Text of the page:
The 1991 season is arguably a closer parallel with the present, as its dynamics hinged more on mechanical than human foibles. Mansell, lured back to Williams after a stint with Ferrari by the promise of undisputed No. 1 status over Riccardo Patrese, started the year a strong championship favorite with Williams' high-tech FW14-Renault – designed by Adrian Newey, the brains behind Red Bull's modern-day marvels. Like Red Bull this year, though, Williams was unable to capitalize on its car's advances due to a series of mechanical failures in the first half of the year, while McLaren's Senna took full advantage.
Senna swept the first four races, then held on as Williams finally sorted its teething troubles by midseason and Mansell reeled off five wins in seven events. It might have been more difficult for Senna to beat back Mansell's late surge if he had still been facing a challenge from within, but Prost – with whom he had split title honors in the final two years of the '80s, when McLaren-Honda had enjoyed an overwhelming technical advantage over the rest of the field – had left for Ferrari.
Instead, Senna was paired with Gerhard Berger, who rarely posed much of a threat, and back-to-back World Championships for Senna during this period provided a lesson that was not lost on his contemporaries. Prost himself insisted on No. 1 status when he joined Williams for '93 (although his designated No. 2, Damon Hill, ran him surprisingly close at times) and Michael Schumacher always reserved a veto over his teammates. While it might seem selfish logic, Senna explained the rationale to Autosport's Mike Doodson after locking up that '91 title.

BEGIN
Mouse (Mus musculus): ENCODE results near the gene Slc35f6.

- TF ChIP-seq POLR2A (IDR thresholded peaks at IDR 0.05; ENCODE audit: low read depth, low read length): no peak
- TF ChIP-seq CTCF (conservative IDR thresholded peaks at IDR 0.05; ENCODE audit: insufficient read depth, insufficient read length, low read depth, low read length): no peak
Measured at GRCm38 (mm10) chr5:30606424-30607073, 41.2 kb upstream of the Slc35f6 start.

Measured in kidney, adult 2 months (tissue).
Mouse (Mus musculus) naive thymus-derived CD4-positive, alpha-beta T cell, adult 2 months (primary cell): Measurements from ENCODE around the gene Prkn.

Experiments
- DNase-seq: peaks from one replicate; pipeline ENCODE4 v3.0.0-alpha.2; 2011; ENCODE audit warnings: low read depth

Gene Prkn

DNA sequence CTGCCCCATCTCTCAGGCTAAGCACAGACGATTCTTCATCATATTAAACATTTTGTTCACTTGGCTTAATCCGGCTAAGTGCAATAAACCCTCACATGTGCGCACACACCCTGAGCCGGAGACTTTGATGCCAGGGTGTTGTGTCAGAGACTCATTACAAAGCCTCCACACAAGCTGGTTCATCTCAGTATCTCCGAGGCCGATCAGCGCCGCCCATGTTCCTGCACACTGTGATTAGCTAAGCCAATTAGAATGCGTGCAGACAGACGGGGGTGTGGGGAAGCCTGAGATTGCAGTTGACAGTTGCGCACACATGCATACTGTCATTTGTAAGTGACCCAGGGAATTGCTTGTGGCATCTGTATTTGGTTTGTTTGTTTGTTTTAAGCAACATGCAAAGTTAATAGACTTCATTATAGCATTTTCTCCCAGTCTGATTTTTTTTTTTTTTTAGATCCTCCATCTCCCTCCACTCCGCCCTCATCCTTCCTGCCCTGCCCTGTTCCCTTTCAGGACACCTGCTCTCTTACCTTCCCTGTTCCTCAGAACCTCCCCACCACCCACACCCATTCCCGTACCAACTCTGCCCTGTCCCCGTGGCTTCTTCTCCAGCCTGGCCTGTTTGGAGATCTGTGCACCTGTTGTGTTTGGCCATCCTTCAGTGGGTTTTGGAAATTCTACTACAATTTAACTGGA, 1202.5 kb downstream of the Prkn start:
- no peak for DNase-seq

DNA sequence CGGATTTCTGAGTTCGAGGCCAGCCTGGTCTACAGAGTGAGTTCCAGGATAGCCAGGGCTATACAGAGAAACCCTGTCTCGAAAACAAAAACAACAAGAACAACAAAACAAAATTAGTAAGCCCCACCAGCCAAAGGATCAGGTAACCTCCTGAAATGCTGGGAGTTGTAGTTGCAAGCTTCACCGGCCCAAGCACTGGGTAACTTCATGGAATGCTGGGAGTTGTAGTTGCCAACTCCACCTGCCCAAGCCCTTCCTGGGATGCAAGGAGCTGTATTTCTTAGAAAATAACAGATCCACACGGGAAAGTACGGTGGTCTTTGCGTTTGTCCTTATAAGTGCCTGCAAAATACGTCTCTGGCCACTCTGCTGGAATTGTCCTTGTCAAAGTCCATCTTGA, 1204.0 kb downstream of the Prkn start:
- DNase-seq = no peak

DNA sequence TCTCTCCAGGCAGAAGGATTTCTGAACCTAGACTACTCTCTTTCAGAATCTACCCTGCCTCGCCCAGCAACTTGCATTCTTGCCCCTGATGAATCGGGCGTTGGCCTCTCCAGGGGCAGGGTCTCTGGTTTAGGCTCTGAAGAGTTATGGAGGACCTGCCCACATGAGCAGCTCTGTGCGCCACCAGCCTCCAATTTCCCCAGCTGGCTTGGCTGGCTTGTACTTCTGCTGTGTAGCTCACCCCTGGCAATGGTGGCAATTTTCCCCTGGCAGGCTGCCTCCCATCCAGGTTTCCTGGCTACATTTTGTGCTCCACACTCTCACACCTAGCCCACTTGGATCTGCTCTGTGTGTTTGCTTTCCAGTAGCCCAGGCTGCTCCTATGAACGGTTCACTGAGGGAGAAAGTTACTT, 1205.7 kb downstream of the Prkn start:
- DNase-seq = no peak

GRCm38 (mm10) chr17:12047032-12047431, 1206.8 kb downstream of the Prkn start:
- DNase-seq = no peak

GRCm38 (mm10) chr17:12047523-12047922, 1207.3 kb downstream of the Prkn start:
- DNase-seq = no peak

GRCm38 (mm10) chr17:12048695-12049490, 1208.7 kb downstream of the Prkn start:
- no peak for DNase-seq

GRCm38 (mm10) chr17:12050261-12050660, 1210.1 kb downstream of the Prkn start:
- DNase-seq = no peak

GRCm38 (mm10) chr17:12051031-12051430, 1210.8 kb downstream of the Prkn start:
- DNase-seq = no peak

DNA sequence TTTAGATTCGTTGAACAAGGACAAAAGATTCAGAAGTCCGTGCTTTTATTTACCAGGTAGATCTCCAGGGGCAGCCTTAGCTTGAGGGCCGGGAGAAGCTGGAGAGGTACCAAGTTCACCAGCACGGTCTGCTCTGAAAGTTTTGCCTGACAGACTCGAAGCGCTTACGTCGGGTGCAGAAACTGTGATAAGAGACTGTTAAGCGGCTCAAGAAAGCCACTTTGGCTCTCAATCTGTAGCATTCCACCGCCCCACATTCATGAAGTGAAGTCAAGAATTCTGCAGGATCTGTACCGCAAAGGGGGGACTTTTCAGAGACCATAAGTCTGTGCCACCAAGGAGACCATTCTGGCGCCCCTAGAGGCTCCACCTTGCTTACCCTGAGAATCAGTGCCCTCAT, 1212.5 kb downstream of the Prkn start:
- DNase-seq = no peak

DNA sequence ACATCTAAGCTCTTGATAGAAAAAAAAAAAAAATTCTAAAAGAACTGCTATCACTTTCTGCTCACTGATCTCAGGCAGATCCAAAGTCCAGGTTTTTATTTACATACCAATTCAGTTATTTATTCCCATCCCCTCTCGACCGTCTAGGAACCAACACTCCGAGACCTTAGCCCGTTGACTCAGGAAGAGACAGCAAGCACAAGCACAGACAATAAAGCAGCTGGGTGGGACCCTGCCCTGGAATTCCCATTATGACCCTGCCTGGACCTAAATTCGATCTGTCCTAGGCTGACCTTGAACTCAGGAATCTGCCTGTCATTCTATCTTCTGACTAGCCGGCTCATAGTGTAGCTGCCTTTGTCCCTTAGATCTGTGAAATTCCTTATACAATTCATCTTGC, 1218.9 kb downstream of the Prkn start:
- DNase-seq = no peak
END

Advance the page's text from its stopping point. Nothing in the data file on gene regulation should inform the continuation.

“It may seem sometimes that this sport is just a boys' game, like kids playing around, with big egos,” he said. “But it is not, you know – if you're really into it, you feel the pressure not only to achieve your own dreams and your own goals, but because you are part of such a large structure. You've got to do it right. I race for an engine manufacturer that has thousands of people just behind the F1 program alone. Then there is the whole structure which finances the F1 program. It's a heavy responsibility.
“It's hard enough to be No. 1, and even harder to stay No. 1. You win a championship, and then the pressure goes even more, because it's no good being second.”
The predominance of automotive manufacturers may have lessened in F1 since Senna's day, but the pressures associated with F1 success have only increased. Red Bull may not have the battle scars of championships won and lost that McLaren and Ferrari do, but it's feeling the heat now, and how it responds will make the second half of the season even more fascinating.
DOUBLE PUNCH A TWO-EDGED SWORD
McLaren's team drama of 2007 paved the way to defeat
The debate of whether “co-No. 1s” are better or worse for a championship challenge is as old as Formula 1, with plenty of fodder for argument on both sides.
For every 1986, where Williams giants Nigel Mansell and Nelson Piquet canceled each other out, there is a 1984, where Alain Prost and Niki Lauda cooperated in the development of their McLaren en route to a 1-2 in points.
McLaren's effective marshalling of two top talents was tested shortly thereafter, when Lauda retired and Ayrton Senna arrived. The team's technical superiority was such that no one was in a position to capitalize on Senna and Prost's eagerness to score points off each other, but when a similar situation arose for the squad in 2007, it was a different story.
In a way, the '07 McLaren pairing of Fernando Alonso and Lewis Hamilton was reminiscent of Williams in 1986, with a proven champion landing in a team alongside an unproven talent, confident that he would quickly establish the “proper” pecking order. Immediately, though, Hamilton matched his ace teammate on pace and refused to be intimidated, so cracks in Alonso's assumptions of domination soon grew into frustration and bitterness at what he perceived to be the team's double dealing in favoring Hamilton.
The full ramifications of Alonso's disillusion with McLaren played out amid the backdrop of the “spygate” scandal with archrival Ferrari that resulted in McLaren's disqualification from the constructor's championship. In simple math, though, the objective results of the season showed Hamilton and Alonso splitting the team's eight wins evenly, while Kimi Raikkonen's 6-3 win margin over Ferrari teammate Felipe Massa positioned him to scoop the title at the final race.